Tom Copley tells Oona’s people to back off

Jim Fitzpatrick wrote last week to Labour’s general secretary Ray Collins to accuse him and the NEC of rigging the London mayoral selection process in favour of Ken Livingstone.

Fitzpatrick’s main complaint was that the 50/50 split between Labour members and trade union votes was somehow out of the ordinary and unfair.

Yet this is exactly the same system approved by the NEC years ago, and was the process used to select Nicky Gavron as Labour’s mayoral candidate in 2004. (She subsequently withdrew when Ken was readmitted to the Labour party).

Lord Toby Harris, on his blog, was the first to hit back at Jim Fitzpatrick’s claims. As he points out, the AM/MP section of the electoral college used in the original mayoral selection in 2000 was controversial and considered deeply unfair as it gave a disproportionate influence to a small group of people.  Unlike the contest for leader of the Labour party (or Scottish and Welsh leaders) there is no real need for the mayoral candidate to have the confidence of London’s MPs or AMs.  This is, after all, an executive mayor, not a parliamentary leader.

There followed a three page letter from Ray Collins addressing each of Fitzpatrick’s accusations in full, all of which turned out to be baseless.

Fitzpatrick’s letter is the latest in a series of attacks on Ken by Oona King’s supporters, who seem more interested in smearing the ex-mayor than promoting their own candidate. It was followed by a facebook group entitled “Grassroots campaign for a fair selection of Labour’s London mayor candidate”. Interestingly, nearly all of its members are Oona King supporters.

Then there’s the shadowy @No2Ken Twitter feed, which purports to support Oona King for mayor, and spouts daily bile against Ken.  I hope that this has nothing to do with Oona’s official campaign; she ought to disown this kind of negative campaigning against her opponent.

King’s camp favour two completely contradictory options for the selection process:  either a simple one member one vote ballot of Labour members, or an electoral college which would give Labour members, affiliates and London Labour MPs and AMs a third of the vote each.  This betrays their real agenda, which is to disenfranchise union members who, broadly speaking, are inclined to favour Ken.

The union section gives a vote to hundreds of thousands of trade union members in London.  There are far more trade union members than Labour members.  These are the people who will pay for the Tory/Lib Dem cuts with their jobs, and who need a mayor of London who will stand up for them and defend services in London.  Through their union political funds they also provide the bulk of Labour’s finance.  Should we really tell them they can’t have their say over who should be Labour’s mayoral candidate?  The phrase “slap in the face” comes to mind.

Quite how Jim Fitzpatrick was able to write a letter accusing the party machine of somehow rigging the selection process in favour of Ken is beyond me.  I don’t recall him complaining back in 2000 when the process was rigged against Ken.

Perhaps he is suffering from some sort of amnesia.  The fact is that even after eight very successful years as mayor, and having rejoined the Labour fold in 2004, the party machine is at best ambivalent towards Ken.  There are still many senior figures within the London Labour party who will never forgive him for standing as an independent candidate in 2000 and who would never back him, no matter what policies he may articulate or however electorally popular he may prove.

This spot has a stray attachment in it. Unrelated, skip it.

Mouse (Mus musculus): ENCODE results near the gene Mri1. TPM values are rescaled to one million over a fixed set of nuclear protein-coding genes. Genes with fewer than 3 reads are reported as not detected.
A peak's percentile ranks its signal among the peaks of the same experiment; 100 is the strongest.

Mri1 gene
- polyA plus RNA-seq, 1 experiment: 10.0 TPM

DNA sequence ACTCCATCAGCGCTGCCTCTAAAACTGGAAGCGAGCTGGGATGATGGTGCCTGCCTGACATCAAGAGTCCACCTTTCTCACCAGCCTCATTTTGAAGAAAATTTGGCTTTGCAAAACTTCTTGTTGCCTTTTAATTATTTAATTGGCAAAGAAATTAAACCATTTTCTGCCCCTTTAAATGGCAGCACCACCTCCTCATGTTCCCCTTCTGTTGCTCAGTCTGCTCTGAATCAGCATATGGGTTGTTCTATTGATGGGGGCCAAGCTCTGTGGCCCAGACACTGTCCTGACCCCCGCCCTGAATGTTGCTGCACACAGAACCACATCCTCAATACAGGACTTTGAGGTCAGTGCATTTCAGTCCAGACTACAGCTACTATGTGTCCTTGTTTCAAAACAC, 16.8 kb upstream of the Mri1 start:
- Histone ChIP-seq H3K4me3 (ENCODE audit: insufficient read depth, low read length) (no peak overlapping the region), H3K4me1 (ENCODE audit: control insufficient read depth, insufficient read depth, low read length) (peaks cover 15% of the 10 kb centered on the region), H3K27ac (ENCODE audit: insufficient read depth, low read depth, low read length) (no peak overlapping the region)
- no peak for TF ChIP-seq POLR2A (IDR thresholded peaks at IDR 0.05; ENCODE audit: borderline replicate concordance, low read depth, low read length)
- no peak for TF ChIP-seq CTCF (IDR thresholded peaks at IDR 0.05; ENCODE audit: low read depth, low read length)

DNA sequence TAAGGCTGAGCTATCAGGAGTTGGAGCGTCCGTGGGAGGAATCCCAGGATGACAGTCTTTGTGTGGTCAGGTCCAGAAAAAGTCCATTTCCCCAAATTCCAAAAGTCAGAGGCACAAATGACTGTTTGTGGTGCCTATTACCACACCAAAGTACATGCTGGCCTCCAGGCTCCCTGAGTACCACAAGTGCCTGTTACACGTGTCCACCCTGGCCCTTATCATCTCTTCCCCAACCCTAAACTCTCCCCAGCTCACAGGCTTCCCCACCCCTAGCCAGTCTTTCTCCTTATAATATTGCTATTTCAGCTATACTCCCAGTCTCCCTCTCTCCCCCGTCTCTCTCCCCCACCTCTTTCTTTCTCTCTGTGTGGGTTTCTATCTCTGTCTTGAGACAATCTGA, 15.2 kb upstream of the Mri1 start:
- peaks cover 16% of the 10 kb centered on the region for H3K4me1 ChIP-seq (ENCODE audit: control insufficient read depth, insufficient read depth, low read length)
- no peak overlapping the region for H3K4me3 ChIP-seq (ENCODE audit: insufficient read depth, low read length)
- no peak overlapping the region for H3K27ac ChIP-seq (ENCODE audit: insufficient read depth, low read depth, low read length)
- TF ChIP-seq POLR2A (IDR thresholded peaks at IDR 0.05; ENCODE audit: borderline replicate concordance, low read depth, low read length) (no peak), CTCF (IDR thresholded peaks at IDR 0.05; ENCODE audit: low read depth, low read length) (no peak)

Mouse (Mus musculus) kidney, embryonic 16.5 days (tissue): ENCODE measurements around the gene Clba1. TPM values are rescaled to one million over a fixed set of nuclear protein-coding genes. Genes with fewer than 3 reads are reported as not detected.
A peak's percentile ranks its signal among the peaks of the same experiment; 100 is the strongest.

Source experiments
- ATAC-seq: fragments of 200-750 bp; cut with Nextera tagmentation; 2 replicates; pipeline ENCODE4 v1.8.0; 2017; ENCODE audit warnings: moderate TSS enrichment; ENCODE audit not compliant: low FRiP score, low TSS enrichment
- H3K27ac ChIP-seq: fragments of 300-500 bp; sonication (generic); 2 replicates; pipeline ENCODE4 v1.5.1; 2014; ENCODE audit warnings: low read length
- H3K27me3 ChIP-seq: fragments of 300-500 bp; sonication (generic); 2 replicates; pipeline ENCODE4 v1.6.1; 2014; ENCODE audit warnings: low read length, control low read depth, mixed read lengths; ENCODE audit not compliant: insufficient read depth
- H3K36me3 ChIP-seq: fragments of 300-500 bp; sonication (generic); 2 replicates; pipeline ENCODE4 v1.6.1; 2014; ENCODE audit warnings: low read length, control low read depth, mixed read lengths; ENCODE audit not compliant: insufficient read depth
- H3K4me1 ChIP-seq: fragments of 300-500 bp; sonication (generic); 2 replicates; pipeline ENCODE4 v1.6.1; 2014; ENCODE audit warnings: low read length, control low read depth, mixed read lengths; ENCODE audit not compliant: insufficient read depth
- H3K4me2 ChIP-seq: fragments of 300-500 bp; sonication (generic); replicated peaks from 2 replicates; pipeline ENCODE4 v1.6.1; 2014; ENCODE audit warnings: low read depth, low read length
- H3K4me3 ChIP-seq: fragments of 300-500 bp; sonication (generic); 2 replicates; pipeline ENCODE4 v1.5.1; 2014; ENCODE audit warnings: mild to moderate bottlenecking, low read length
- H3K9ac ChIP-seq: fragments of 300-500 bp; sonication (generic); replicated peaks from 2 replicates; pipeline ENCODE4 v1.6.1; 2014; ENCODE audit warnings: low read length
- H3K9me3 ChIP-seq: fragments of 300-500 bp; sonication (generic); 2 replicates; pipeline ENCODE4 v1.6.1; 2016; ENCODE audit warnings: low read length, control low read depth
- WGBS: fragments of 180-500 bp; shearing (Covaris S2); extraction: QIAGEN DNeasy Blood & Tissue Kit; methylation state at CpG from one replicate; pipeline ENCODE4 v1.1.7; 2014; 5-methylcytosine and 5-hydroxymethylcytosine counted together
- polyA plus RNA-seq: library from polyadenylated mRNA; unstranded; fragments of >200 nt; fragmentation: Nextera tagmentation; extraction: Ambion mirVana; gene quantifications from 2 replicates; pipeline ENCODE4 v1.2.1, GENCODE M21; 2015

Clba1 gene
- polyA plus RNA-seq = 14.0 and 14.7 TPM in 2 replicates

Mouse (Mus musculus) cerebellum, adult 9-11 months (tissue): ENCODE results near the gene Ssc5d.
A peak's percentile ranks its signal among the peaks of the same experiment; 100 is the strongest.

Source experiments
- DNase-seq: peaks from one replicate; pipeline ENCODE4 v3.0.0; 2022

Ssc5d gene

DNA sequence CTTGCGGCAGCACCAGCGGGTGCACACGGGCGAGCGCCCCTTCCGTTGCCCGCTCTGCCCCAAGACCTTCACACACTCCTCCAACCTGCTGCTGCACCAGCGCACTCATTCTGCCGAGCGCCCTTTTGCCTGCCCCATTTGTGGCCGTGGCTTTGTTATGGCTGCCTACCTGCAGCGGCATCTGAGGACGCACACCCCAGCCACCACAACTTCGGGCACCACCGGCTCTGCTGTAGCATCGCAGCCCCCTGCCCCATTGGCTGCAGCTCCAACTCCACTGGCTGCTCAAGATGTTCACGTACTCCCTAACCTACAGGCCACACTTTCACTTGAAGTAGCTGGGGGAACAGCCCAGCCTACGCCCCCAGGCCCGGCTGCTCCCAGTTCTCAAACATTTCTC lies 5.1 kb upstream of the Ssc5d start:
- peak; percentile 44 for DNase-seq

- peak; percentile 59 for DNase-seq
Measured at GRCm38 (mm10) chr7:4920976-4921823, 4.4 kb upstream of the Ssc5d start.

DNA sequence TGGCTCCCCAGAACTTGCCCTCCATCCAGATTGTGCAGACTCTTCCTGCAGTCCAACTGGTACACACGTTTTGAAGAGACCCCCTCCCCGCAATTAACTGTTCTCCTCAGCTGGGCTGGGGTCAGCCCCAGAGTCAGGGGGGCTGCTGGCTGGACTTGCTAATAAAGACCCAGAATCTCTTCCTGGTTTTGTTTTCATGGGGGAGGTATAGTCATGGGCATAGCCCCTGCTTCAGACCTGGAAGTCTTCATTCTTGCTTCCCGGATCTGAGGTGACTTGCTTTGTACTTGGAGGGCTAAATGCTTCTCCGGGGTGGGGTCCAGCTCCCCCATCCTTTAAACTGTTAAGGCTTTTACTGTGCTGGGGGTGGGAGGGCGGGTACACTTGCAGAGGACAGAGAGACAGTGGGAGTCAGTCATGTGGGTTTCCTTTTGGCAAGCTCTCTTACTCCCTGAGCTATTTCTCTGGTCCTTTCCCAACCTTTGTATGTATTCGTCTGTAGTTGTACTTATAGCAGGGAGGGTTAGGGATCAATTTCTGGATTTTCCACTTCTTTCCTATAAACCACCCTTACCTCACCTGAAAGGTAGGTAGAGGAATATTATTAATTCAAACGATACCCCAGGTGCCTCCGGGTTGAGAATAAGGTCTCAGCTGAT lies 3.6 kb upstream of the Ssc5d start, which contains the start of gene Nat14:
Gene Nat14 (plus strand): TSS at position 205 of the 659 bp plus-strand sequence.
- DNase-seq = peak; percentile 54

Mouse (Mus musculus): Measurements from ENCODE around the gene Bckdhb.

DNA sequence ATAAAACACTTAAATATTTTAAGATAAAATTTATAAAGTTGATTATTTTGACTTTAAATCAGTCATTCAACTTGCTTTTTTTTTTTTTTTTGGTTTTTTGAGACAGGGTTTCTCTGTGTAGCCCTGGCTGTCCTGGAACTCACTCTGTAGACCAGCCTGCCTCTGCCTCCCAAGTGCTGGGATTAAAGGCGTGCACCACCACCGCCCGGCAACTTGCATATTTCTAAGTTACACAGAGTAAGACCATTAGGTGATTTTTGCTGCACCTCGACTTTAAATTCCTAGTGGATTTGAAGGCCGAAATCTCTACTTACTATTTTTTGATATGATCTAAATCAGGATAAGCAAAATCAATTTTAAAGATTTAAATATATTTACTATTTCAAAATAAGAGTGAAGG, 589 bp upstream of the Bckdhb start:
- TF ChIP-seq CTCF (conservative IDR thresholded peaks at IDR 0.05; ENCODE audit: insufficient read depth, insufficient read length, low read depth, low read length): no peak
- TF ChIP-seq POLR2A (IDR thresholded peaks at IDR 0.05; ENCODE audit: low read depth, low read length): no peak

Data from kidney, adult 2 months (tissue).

What’s more, those who oppose Ken have turned to ageism to attack him.  Nick Raynsford weighed in to the debate on Ken’s age – saying that he himself was 65 and would not consider running for Mayor because he was too old.  Fine, Nick – if you don’t feel up to it then don’t run.  But Ken clearly does feel up to it.  If you don’t like Ken, attack him on policy rather than hiding behind the pretence that at 65 he’s somehow not up to the job.

I’m backing Ken because he has proved himself to be a strong, bold and radical leader.  Although defeated at the last election he outpolled Labour in the rest of the country by a mile. He only needs a 4% swing to Labour to win next time.  Of course he’s not perfect.  Who is?  When it comes down to the substantive issues of leadership and policy he wins every time.

You can follow Tom Copley on Twitter.

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6 Responses to “Tom Copley tells Oona’s people to back off”

  1. I Disagree says:

    I can’t tell you the number of people I have spoken to who are – in some cases – Labour Party members, who will not vote Labour if Ken wins the nomination.

    I don’t think that there’s a real understanding out there as to how divisive, and tired, a figure Ken Livingstone is.

    Some of us have never forgiven him for running an anti-Labour campaign, and then packing his administration with activists in Socialist Action, an anti-Labour Trotskyist Entryist group.

  2. […] mayoral rival Oona King. The mayoral nomination battle is heating up with accusations being aimed at King for coordinating a “series of attacks on Ken by Oona King’s supporters, who seem […]

  3. Cat says:

    Well said Tom, a good analysis and I agree with you. I hope Oona’s official campaign have nothing to do with the nasty negative campaigning. And as a trade unionist I agree that it will be working people in London who need a Mayor who will stand up for them against the Tory-Lib government’s cuts. I’ve decided to back Ken for Mayor too!

  4. Gerard Killoran says:

    What will Jim Fitzpatrick do when he hears that Muslims support Ken?

  5. This writer wants nothing more than for Ken Livingstone to win the Mayoral election, but….For more comment see;

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